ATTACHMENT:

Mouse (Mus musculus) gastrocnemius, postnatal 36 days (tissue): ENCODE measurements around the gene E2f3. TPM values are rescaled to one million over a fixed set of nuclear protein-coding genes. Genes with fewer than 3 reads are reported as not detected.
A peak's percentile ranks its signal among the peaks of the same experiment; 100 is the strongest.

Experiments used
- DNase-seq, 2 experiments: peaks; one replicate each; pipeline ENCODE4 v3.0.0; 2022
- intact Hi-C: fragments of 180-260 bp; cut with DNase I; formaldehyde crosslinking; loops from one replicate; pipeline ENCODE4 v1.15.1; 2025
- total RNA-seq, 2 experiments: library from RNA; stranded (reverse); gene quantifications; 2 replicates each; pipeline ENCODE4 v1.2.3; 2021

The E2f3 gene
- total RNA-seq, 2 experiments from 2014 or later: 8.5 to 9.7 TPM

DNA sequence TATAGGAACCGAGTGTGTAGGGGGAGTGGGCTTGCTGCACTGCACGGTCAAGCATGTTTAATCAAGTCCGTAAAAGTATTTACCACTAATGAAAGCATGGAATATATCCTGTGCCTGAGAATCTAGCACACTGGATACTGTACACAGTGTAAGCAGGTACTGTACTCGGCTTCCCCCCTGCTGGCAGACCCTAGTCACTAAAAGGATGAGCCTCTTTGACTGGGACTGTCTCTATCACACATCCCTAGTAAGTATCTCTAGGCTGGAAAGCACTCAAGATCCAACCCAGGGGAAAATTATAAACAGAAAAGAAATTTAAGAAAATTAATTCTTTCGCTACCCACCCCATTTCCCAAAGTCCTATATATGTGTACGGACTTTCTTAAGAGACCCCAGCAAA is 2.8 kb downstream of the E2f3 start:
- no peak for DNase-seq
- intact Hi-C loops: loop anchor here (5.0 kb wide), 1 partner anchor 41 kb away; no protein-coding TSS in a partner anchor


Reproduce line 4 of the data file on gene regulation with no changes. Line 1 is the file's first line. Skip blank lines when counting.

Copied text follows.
- DNase-seq, 2 experiments: peaks; one replicate each; pipeline ENCODE4 v3.0.0; 2022